Dr. Greene, how do you tell if a child has an active mycoplasma infection? When is mycoplasma pneumoniae IgG increased and decreased after an infection? How important are mycoplasma infections in children?
Dr. Mehmet – Bosnak Turkey
Dr. Greene’s Answer:
Picture a child who for 3 or 4 days feels ill with a fever and perhaps a headache. She doesn’t have much of a runny nose, but a cough has developed. The cough has become increasingly prominent even though the fever and other symptoms have gone away. Initially, the cough was dry and nonproductive but begins to produce sputum as the weeks go by. And the weeks do go by–the cough lingers 1, 2, 3, 4 weeks, with no sign of improvement. This little girl has pneumonia caused by Mycoplasma sp. (although because she is acting fairly well, no one has made this diagnosis). Mycoplasmas are the leading cause of pneumonia in school-aged children and adolescents.
Mycoplasmas are the smallest free-living creatures ever discovered. Dwarfed by amebas, they are smaller even than bacteria (or perhaps than “other bacteria”–sometimes they are classified as the smallest bacteria). They are the original “morphers”–changing shape from long, thin filaments to little spheres to intricate branching patterns to bulbs to an endless variety of asymmetric shapes, like the latest science-fiction special effects. They grow and reproduce very slowly for such tiny organisms.
Almost 100 species of mycoplasmas have been identified and are plentiful everywhere in nature. Fifteen species are known to live in humans, most as normal and helpful intimate neighbors. The species you asked about, Mycoplasma pneumoniae, is a very common cause of human disease.
Many pediatricians still consider mycoplasmas an uncommon cause of disease. Infectious diseases are often identified by “culturing” them–taking a small sample of tissue or fluid and keeping it in an incubator for a while to see what grows. Mycoplasmas are very tiny, shape-shifting, slow-growing critters that don’t often show up on cultures.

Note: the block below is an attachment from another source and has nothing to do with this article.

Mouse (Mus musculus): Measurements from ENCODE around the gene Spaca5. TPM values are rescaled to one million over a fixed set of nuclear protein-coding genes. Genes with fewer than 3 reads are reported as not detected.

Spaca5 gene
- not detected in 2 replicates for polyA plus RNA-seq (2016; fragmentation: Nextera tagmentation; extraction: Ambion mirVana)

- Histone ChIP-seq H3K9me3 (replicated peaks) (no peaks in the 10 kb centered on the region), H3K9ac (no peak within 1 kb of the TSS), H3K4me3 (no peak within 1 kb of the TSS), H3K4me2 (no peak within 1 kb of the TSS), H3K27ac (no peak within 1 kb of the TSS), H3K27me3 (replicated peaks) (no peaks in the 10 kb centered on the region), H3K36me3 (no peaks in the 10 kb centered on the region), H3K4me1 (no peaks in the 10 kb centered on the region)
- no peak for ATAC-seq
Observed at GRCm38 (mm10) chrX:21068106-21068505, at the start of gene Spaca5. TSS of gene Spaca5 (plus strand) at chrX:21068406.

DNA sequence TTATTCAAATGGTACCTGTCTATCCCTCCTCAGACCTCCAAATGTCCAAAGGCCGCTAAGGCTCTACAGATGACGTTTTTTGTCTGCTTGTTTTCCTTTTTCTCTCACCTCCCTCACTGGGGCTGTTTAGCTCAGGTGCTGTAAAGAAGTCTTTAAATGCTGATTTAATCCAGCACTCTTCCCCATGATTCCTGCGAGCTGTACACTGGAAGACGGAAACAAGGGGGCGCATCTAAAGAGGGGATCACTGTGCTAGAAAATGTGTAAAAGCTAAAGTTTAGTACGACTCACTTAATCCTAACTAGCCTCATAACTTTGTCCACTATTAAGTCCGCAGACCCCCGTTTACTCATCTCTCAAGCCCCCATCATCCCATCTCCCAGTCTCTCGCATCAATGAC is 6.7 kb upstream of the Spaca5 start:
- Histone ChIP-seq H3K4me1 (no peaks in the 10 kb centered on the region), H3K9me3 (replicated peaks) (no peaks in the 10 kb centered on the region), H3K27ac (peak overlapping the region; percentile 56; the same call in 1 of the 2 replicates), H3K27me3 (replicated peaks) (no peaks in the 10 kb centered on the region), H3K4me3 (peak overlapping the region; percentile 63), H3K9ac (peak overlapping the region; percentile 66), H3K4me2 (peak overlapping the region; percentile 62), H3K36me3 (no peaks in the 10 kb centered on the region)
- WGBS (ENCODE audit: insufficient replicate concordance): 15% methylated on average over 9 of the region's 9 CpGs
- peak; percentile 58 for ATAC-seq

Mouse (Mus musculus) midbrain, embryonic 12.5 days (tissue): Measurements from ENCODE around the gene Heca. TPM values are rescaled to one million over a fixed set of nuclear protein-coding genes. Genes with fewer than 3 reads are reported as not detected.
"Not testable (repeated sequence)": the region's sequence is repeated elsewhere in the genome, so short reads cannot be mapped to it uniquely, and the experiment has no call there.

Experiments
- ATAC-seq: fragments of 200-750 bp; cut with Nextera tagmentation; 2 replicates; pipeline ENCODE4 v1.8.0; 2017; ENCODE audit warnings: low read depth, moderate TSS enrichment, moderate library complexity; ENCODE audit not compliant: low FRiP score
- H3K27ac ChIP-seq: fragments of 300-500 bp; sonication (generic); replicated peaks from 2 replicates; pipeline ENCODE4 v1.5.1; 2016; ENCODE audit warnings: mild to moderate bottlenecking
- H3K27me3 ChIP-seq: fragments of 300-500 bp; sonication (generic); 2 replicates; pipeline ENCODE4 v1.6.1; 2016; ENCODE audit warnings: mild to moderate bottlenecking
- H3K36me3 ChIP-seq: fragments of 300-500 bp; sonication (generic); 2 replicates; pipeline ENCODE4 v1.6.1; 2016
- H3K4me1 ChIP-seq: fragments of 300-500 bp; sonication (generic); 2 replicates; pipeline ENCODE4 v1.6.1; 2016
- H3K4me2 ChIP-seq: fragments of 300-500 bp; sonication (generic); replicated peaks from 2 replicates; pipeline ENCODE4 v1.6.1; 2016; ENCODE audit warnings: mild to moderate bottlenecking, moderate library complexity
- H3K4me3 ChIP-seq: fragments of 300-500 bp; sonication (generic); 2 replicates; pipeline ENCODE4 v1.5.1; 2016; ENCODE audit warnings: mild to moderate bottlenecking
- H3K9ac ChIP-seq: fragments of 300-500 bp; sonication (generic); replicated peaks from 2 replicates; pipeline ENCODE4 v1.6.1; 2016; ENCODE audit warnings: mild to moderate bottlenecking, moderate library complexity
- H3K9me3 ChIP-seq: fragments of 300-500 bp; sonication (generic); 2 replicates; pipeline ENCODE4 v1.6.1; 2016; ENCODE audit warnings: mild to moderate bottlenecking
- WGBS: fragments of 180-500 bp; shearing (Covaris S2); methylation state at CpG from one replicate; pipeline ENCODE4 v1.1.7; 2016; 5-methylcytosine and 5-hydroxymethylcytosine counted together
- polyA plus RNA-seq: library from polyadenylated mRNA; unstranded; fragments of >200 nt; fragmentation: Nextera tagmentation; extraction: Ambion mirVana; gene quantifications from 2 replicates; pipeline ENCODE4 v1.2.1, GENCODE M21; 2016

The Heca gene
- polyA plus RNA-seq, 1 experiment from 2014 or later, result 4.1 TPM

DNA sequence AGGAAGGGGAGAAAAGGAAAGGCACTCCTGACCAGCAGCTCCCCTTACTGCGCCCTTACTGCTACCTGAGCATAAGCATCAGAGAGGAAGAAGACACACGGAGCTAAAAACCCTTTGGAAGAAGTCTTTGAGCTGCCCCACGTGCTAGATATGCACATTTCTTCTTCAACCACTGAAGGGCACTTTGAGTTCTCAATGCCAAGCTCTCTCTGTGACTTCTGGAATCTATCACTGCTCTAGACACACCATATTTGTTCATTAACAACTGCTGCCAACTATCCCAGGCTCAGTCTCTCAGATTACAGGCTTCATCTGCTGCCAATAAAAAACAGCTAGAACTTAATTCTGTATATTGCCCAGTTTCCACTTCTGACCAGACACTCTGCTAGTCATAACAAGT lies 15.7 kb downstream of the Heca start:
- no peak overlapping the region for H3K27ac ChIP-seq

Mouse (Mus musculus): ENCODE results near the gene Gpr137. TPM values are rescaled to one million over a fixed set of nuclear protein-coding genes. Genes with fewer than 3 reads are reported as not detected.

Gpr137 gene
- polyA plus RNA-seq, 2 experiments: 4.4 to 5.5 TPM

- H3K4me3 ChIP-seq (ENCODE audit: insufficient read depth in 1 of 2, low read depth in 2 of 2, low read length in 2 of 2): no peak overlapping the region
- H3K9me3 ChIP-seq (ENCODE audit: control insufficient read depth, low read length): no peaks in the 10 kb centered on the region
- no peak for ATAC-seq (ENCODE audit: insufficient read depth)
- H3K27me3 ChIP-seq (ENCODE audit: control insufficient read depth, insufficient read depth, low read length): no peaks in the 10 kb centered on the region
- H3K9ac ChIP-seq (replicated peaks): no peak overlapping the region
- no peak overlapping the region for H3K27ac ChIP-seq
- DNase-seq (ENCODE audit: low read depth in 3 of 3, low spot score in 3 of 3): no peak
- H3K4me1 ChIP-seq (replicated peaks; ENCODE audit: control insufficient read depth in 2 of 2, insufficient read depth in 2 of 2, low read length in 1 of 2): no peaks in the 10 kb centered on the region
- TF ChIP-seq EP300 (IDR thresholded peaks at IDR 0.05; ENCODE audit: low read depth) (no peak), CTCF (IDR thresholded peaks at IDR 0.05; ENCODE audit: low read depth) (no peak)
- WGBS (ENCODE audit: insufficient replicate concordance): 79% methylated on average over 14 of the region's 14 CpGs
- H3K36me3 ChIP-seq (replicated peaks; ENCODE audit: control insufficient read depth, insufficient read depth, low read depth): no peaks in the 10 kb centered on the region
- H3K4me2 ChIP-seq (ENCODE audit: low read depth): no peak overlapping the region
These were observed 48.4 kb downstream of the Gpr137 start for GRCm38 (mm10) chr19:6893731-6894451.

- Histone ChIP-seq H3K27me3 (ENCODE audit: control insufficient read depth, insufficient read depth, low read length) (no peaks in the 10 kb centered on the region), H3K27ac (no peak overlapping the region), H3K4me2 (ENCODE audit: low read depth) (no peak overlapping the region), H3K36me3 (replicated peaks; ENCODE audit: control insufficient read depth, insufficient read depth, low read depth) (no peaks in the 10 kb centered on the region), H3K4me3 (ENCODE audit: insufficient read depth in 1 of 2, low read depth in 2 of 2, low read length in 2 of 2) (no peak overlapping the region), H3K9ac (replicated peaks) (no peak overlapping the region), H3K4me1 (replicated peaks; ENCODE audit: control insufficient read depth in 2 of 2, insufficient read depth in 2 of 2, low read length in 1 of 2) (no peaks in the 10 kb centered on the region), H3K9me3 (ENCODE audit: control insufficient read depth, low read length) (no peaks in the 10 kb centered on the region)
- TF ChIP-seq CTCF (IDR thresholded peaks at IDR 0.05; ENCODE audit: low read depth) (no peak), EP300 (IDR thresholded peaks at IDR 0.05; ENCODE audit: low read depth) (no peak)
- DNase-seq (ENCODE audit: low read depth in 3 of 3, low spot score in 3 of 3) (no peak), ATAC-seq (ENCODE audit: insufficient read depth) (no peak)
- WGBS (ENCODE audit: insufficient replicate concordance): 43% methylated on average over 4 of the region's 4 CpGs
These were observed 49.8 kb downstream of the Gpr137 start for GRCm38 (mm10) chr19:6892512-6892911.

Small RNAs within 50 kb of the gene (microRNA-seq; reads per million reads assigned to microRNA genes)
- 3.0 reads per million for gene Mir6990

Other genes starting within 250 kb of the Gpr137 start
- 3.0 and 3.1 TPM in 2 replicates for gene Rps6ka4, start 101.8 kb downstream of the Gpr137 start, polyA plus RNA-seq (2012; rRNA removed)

But newer, more sensitive antibody tests prove mycoplasmas to be a common cause of infection. Over 40% of children have had a mycoplasma infection by their first birthday, more than 65% by age 5 years, and 97% by adulthood. Repeat infections, even severe repeat infections, are common (Textbook of Pediatric Infectious Diseases, WB Saunders, 1998, pp 2259–2286).
In addition to pneumonia, mycoplasmas can cause a variety of other respiratory illnesses, including ear infections (about 12% of all ear infections), sinus infections, bronchitis, croup, bronchiolitis, severe sore throats, infectious asthma, and even a version of the common cold. Most mycoplasma infections are not very severe but last for quite a long time.
Most of the commonly prescribed antibiotics are completely ineffective against mycoplasma infections. Suspect a mycoplasma infection when a cough, sore throat, ear infection, or wheezing doesn’t clear up as expected from treatment. Erythromycin, azithromycin (Zithromax), and clarithromycin (Biaxin) work very well to treat patients with diseases caused by mycoplasmas.
The most widely available laboratory test for mycoplasma infection is to test specific antibody levels in the blood. IgG, IgA, and IgM antibodies can be found. Because IgM and IgA antibodies disappear after months to years, their presence indicates that an infection was present in the not-too-distant past. IgG antibodies begin forming at the beginning of the infection, peak at about 1 month, and then decline slowly but persist throughout life. The presence of IgG on a test only tells that a person was infected at some time.
Two blood tests, taken 5 days or so apart, will show a significant increase in antibody levels if infection is present. This is a solid way to confirm the diagnosis.
Scientists are hard at work to find even better tests for these infections including looking for protein markers (RNA) of these organisms. (Journal of Clinical Microbiology. 46(1):185-91, 2008 Jan.)
Mycoplasma infections are often overlooked in children. This is a situation in which a short course of the properly selected antibiotic can save weeks or months of illness and perhaps even severe disease.Reviewed by: Khanh-Van Le-Bucklin, Rebecca Hicks
Last reviewed: October 04, 2009